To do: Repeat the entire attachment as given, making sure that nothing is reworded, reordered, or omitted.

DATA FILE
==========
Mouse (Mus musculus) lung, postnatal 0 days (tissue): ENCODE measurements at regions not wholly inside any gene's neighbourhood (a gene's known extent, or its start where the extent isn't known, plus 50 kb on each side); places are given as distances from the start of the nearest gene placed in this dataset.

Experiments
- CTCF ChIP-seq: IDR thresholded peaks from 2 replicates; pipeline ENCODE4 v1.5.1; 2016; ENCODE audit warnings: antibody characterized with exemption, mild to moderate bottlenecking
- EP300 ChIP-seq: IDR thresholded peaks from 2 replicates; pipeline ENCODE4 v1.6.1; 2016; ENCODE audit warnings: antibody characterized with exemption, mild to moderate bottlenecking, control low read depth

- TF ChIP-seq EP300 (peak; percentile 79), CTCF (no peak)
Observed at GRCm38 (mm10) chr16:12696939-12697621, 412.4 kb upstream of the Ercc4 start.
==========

Mouse (Mus musculus) lung, postnatal 0 days (tissue): ENCODE measurements at regions not wholly inside any gene's neighbourhood (a gene's known extent, or its start where the extent isn't known, plus 50 kb on each side); places are given as distances from the start of the nearest gene placed in this dataset.

Experiments
- CTCF ChIP-seq: IDR thresholded peaks from 2 replicates; pipeline ENCODE4 v1.5.1; 2016; ENCODE audit warnings: antibody characterized with exemption, mild to moderate bottlenecking
- EP300 ChIP-seq: IDR thresholded peaks from 2 replicates; pipeline ENCODE4 v1.6.1; 2016; ENCODE audit warnings: antibody characterized with exemption, mild to moderate bottlenecking, control low read depth

- TF ChIP-seq EP300 (peak; percentile 79), CTCF (no peak)
Observed at GRCm38 (mm10) chr16:12696939-12697621, 412.4 kb upstream of the Ercc4 start.